STANFORD – The trial of a Jehovah’s Witness accused of raping a 15-year-old girl nearly two decades ago is expected to begin in April.
Donovan Moore, 53, of 2059 St. Michael Drive in Lexington, was indicted in September on four counts of third-degree rape and four counts of third-degree sodomy for allegedly engaging in sexual intercourse with a juvenile in 1997 and 1998. Moore was 35 at the time of the alleged crimes.
Lincoln Circuit Judge Jeffrey Burdette has scheduled a two-day trial for Moore to begin April 27.
Moore has been lodged at the Lincoln County Regional Jail since his arrest Sept. 30 on a $75,000 full-cash bond.
Public defender Sarah Bryant made a motion Tuesday to reduce Moore’s bond, citing the “old age” of the charges and continuous contact with family members as reasons Moore isn’t a flight risk.
"I would like to point out that Mr. Moore was employed until the time of his arrest. It’s my understanding his job is still available,” Bryant said. "He does not have a criminal history. I don't believe he would offend while he would be out on bond. His family has maintained contact with me throughout this case so far."
Commonwealth’s Attorney Eddy Montgomery told Burdette he has made a plea offer but didn’t go into any more detail other than saying he wasn’t sure if the defense had plans to reject it.
"There is still some information we need in the case before we can make a decision – mainly family court records from Jessamine County,” Bryant said.
A few new details emerged during the Tuesday pretrial conference, including information that both the victim and Moore were Jehovah’s Witnesses at the time of the alleged sexual abuse – abuse that Montgomery argued was known by the church congregation and intentionally covered up.
"I think a trial would’ve come after the (allegations) came up and the church was aware of it and basically covered it up, similar to the Catholic church deal,” Montgomery said. “Then the victim ended up getting married to this gentleman and having children with him."
Montgomery argued against the motion to reduce Moore’s bond, stating, aside from the nature of the charges, there are records to back up the alleged crime and cover up.
"Basically the church told her not to report this and kept it in house. The analogy I’ve made would be the Catholic church sex abuse cases and that’s the reason it had to come forward. He also has children with the victim in this case," Montgomery said.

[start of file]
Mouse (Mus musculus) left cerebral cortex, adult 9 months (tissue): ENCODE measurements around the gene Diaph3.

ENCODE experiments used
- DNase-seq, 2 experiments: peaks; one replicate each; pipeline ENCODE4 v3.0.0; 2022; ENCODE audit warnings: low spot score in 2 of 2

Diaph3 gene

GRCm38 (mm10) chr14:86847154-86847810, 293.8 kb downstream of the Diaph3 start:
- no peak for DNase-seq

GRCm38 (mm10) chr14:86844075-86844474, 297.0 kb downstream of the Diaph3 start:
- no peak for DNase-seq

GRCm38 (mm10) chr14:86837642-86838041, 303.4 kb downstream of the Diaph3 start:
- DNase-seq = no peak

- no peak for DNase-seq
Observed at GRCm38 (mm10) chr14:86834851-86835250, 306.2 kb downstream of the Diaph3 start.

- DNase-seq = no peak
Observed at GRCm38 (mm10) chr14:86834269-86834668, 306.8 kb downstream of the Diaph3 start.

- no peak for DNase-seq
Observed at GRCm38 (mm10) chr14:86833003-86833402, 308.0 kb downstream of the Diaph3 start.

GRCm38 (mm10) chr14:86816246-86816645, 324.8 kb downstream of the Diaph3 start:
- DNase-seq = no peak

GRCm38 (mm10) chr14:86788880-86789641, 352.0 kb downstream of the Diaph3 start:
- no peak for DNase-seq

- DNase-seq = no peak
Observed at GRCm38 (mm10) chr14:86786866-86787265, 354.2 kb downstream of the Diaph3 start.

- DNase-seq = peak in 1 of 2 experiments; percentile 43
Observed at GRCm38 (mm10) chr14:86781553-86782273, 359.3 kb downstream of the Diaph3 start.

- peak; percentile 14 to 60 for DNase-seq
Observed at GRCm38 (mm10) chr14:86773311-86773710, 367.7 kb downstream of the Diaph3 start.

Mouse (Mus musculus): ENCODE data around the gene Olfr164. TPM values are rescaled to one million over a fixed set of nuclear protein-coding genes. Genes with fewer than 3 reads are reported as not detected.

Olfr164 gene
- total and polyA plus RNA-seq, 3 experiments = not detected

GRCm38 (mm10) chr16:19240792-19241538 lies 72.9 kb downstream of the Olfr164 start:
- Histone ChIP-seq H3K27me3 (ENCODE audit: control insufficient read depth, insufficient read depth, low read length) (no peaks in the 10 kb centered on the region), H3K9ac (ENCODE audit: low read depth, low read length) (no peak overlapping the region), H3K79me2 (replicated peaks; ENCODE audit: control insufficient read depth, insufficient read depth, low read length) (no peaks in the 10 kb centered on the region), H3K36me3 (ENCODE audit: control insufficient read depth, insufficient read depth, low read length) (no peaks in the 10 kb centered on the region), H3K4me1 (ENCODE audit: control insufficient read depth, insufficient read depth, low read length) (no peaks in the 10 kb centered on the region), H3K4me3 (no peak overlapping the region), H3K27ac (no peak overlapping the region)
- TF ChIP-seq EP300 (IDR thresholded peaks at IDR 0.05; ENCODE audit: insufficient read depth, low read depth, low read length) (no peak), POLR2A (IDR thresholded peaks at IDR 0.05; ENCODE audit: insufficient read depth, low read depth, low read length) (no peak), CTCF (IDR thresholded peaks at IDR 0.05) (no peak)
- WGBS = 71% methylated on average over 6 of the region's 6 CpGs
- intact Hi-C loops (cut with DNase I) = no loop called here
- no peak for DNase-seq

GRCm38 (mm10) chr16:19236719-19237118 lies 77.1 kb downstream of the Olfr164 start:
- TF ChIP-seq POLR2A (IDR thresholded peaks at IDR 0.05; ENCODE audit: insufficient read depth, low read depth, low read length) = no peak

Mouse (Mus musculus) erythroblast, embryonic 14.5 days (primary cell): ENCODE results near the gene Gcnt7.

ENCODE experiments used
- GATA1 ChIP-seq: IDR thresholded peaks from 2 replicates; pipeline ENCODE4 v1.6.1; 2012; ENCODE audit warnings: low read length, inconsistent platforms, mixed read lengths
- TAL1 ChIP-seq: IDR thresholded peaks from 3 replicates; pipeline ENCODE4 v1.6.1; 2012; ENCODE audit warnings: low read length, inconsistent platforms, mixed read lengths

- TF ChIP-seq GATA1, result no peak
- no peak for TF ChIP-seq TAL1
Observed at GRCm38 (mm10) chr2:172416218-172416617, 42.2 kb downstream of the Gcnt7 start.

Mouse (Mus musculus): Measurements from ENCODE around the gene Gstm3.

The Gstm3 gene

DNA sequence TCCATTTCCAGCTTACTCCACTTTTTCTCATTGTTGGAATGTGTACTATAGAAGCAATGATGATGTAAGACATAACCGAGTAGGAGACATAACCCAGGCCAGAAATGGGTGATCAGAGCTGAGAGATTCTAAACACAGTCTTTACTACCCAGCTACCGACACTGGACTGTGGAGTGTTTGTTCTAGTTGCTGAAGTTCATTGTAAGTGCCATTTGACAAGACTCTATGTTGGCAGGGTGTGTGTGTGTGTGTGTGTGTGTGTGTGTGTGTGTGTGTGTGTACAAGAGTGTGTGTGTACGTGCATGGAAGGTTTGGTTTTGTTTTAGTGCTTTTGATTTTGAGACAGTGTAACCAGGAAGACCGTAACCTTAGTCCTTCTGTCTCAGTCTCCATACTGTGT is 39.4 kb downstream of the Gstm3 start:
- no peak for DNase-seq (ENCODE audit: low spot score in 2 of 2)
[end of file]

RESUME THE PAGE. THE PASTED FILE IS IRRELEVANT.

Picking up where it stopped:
Bryant said a lot of the allegations came up after “some family court issues” in Jessamine County, which is why she plans to send Montgomery an order to obtain those records.
“That was the first time authorities had been told,” Bryant said. “I think they had been divorced for several years prior. They were married for several years and have two children.”
Montgomery asked that Moore’s bond be very restrictive if the motion to reduce is granted, including restrictive access to children.
"If you do grant any bond, I ask that it be very restrictive but obviously I’m asking you not to do that based on the nature of this case,” he said.
Burdette said the only reason he is taking the motion under consideration is because the charges are almost two decades old.
"Just speaking frankly, the reason that you’re being held on that bond is the nature of the charges and the number of them,” Burdette told Moore. "All I’ve got is what’s on this paper – eight charges that look serious."
Burdette said he’s going to think about it before he makes a decision on Moore’s bond.
"I see you nodding your head,” Burdette said to Moore. "That’s just the way they’re going to present it. It may not be true but that’s the information they’ve got. They’re looking at it,” Burdette said. "The fact is the only thing in my process is looking at this paper of multiple charges that are tough, tough stuff."
Montgomery asked the judge to set a trial date, stating that he has spoken to the victim and it’s an old case that needs to be resolved.